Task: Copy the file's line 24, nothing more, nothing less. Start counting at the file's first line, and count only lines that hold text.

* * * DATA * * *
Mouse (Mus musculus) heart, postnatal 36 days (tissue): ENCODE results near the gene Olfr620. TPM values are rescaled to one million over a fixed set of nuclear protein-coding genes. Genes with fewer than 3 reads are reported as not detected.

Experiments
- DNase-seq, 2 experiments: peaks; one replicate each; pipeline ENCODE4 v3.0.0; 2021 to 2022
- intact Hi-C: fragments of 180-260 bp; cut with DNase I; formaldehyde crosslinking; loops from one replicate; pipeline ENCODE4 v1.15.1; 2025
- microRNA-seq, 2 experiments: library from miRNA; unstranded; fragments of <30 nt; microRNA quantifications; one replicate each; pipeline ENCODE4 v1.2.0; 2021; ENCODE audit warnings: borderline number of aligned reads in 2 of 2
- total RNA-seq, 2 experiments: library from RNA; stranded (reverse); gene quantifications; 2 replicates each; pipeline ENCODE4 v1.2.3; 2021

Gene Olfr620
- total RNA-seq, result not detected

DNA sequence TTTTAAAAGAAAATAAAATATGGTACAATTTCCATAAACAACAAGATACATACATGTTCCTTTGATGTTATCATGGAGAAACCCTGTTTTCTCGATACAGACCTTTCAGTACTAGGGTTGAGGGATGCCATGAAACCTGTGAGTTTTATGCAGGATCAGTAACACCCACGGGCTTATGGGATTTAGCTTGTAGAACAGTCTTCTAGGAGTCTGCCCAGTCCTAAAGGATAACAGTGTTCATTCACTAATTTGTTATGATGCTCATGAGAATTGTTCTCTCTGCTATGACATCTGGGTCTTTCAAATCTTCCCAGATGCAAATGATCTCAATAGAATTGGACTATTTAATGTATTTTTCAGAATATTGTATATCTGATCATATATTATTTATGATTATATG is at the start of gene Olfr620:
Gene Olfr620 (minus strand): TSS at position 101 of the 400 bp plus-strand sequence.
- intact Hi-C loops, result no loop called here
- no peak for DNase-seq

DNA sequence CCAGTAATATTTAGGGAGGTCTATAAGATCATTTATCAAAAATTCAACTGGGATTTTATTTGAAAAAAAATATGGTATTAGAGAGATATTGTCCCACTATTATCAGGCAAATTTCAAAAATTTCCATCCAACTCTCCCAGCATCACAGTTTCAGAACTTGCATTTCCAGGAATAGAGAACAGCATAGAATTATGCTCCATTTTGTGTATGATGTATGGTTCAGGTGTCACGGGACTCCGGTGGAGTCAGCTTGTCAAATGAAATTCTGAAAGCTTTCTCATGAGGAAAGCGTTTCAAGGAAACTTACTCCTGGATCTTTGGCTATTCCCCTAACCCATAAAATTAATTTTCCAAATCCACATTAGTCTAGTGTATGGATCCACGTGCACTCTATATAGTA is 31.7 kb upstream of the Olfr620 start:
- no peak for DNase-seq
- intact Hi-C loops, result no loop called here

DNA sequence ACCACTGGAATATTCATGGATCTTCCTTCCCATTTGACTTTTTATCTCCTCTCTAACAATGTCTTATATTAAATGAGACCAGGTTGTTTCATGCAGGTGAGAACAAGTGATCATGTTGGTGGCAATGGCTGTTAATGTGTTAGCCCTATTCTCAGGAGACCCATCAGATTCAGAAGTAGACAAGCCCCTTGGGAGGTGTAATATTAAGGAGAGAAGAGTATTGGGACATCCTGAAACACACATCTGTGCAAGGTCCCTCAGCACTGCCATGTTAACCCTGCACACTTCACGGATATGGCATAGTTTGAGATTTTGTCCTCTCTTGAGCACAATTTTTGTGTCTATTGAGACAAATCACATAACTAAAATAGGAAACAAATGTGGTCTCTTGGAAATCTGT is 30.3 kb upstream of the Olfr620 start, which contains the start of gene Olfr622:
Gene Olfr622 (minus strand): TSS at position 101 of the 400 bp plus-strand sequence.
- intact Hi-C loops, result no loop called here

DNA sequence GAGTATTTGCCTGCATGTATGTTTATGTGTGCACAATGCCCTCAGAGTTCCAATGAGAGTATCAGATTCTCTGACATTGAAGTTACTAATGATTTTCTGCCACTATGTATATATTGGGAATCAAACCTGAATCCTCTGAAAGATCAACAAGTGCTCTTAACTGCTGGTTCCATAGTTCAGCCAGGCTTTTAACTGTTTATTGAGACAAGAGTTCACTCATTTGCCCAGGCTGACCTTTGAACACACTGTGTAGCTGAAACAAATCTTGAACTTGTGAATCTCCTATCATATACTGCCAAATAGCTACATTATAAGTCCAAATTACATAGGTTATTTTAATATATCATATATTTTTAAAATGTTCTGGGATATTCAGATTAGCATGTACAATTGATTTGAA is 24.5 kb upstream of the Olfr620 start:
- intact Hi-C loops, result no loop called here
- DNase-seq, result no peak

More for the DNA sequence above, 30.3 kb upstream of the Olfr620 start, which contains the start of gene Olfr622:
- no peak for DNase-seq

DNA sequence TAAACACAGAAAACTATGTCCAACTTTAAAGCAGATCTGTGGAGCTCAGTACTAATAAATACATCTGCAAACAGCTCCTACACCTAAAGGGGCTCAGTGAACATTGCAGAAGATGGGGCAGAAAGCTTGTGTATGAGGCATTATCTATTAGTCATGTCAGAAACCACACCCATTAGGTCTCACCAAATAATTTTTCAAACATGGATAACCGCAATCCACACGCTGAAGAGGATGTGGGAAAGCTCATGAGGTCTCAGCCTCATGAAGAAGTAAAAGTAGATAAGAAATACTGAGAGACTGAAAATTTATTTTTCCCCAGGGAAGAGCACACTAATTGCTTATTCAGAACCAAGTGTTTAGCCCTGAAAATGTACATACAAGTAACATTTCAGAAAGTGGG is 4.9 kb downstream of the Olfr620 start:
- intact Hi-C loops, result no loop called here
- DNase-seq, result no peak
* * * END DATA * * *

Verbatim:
DNA sequence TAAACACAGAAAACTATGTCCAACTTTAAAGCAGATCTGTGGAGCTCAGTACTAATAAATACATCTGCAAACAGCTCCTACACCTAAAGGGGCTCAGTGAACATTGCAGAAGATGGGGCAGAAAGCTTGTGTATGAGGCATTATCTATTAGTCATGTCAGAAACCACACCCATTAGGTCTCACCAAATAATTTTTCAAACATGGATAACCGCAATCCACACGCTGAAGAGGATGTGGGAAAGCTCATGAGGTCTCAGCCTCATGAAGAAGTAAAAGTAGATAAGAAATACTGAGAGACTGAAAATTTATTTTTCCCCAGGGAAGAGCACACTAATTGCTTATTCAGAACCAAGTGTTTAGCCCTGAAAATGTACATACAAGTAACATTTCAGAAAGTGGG is 4.9 kb downstream of the Olfr620 start: